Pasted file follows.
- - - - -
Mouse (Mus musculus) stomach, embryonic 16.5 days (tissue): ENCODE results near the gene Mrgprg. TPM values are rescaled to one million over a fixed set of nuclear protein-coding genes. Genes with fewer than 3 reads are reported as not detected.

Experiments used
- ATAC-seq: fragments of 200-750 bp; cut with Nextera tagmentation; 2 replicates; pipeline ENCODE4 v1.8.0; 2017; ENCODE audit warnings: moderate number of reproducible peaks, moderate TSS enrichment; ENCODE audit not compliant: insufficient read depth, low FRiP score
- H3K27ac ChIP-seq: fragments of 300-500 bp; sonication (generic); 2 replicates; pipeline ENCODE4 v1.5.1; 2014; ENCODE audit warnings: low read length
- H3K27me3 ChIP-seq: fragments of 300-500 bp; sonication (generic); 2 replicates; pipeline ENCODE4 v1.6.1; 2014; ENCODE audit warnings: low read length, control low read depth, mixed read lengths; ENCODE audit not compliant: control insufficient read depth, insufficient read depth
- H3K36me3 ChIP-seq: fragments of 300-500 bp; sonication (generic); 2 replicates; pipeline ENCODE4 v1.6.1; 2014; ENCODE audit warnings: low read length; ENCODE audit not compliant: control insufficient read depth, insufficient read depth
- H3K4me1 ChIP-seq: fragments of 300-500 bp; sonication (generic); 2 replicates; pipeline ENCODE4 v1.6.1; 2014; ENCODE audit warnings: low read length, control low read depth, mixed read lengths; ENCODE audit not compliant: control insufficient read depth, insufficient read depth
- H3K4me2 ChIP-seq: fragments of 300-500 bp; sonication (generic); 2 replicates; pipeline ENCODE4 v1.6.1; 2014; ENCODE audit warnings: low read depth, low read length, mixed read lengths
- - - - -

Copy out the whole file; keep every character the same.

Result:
Mouse (Mus musculus) stomach, embryonic 16.5 days (tissue): ENCODE results near the gene Mrgprg. TPM values are rescaled to one million over a fixed set of nuclear protein-coding genes. Genes with fewer than 3 reads are reported as not detected.

Experiments used
- ATAC-seq: fragments of 200-750 bp; cut with Nextera tagmentation; 2 replicates; pipeline ENCODE4 v1.8.0; 2017; ENCODE audit warnings: moderate number of reproducible peaks, moderate TSS enrichment; ENCODE audit not compliant: insufficient read depth, low FRiP score
- H3K27ac ChIP-seq: fragments of 300-500 bp; sonication (generic); 2 replicates; pipeline ENCODE4 v1.5.1; 2014; ENCODE audit warnings: low read length
- H3K27me3 ChIP-seq: fragments of 300-500 bp; sonication (generic); 2 replicates; pipeline ENCODE4 v1.6.1; 2014; ENCODE audit warnings: low read length, control low read depth, mixed read lengths; ENCODE audit not compliant: control insufficient read depth, insufficient read depth
- H3K36me3 ChIP-seq: fragments of 300-500 bp; sonication (generic); 2 replicates; pipeline ENCODE4 v1.6.1; 2014; ENCODE audit warnings: low read length; ENCODE audit not compliant: control insufficient read depth, insufficient read depth
- H3K4me1 ChIP-seq: fragments of 300-500 bp; sonication (generic); 2 replicates; pipeline ENCODE4 v1.6.1; 2014; ENCODE audit warnings: low read length, control low read depth, mixed read lengths; ENCODE audit not compliant: control insufficient read depth, insufficient read depth
- H3K4me2 ChIP-seq: fragments of 300-500 bp; sonication (generic); 2 replicates; pipeline ENCODE4 v1.6.1; 2014; ENCODE audit warnings: low read depth, low read length, mixed read lengths